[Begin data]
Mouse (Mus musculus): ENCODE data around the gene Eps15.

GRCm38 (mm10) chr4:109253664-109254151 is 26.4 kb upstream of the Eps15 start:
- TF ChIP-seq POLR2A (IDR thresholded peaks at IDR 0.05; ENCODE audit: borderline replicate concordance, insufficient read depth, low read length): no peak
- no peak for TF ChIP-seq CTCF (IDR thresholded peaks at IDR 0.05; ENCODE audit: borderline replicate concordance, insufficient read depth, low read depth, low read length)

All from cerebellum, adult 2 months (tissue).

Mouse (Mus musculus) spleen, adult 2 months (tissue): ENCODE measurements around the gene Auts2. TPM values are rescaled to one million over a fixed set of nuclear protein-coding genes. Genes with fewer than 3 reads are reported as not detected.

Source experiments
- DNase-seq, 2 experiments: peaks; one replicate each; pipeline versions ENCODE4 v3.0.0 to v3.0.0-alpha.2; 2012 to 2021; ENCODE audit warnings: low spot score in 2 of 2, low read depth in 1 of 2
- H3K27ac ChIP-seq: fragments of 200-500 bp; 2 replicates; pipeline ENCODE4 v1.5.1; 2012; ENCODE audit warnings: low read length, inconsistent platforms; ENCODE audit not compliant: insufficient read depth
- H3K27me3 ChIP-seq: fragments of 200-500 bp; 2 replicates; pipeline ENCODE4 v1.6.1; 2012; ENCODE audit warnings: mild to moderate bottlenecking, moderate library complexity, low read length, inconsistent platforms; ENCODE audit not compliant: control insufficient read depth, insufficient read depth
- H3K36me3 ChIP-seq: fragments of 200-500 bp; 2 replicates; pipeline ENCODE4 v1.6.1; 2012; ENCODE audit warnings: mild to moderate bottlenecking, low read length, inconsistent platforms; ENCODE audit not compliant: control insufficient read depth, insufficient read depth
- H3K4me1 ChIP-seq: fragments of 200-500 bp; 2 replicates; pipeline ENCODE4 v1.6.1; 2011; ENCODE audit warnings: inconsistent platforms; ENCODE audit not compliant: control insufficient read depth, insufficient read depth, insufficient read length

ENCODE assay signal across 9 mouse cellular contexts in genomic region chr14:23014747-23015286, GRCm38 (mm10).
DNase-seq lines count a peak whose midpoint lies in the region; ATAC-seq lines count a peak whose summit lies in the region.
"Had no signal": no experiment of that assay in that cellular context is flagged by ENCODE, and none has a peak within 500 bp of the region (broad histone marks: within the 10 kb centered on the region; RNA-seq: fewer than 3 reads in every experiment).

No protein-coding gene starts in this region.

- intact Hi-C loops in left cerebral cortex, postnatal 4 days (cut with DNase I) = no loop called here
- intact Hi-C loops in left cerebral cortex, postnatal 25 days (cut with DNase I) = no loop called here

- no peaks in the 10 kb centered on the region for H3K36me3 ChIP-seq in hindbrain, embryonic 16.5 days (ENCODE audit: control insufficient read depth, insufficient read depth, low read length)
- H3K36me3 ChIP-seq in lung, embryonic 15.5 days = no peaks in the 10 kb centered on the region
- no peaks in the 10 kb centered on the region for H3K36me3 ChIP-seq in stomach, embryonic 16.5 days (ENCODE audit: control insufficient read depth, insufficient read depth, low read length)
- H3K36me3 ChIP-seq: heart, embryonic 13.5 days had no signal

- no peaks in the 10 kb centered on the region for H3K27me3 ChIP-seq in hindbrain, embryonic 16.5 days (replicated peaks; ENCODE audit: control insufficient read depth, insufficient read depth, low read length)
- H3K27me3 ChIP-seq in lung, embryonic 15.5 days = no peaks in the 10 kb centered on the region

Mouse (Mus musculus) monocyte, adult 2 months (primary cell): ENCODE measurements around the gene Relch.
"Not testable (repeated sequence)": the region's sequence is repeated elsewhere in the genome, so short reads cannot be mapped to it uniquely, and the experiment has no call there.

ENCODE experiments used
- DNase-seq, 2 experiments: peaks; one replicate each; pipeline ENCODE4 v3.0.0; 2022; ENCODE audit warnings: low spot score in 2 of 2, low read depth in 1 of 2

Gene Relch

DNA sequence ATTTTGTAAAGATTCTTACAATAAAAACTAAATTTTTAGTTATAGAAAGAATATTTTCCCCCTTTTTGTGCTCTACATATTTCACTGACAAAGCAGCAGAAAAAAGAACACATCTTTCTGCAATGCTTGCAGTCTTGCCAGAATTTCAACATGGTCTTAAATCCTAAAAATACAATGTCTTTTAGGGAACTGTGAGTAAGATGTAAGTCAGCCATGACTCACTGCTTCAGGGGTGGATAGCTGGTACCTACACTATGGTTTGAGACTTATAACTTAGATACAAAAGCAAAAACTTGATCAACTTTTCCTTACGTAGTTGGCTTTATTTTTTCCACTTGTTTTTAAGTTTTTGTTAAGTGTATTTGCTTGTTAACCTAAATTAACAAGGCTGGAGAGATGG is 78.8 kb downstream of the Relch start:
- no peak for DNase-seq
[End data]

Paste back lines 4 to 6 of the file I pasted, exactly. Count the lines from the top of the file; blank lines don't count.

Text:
- no peak for TF ChIP-seq CTCF (IDR thresholded peaks at IDR 0.05; ENCODE audit: borderline replicate concordance, insufficient read depth, low read depth, low read length)

All from cerebellum, adult 2 months (tissue).

Mouse (Mus musculus) spleen, adult 2 months (tissue): ENCODE measurements around the gene Auts2. TPM values are rescaled to one million over a fixed set of nuclear protein-coding genes. Genes with fewer than 3 reads are reported as not detected.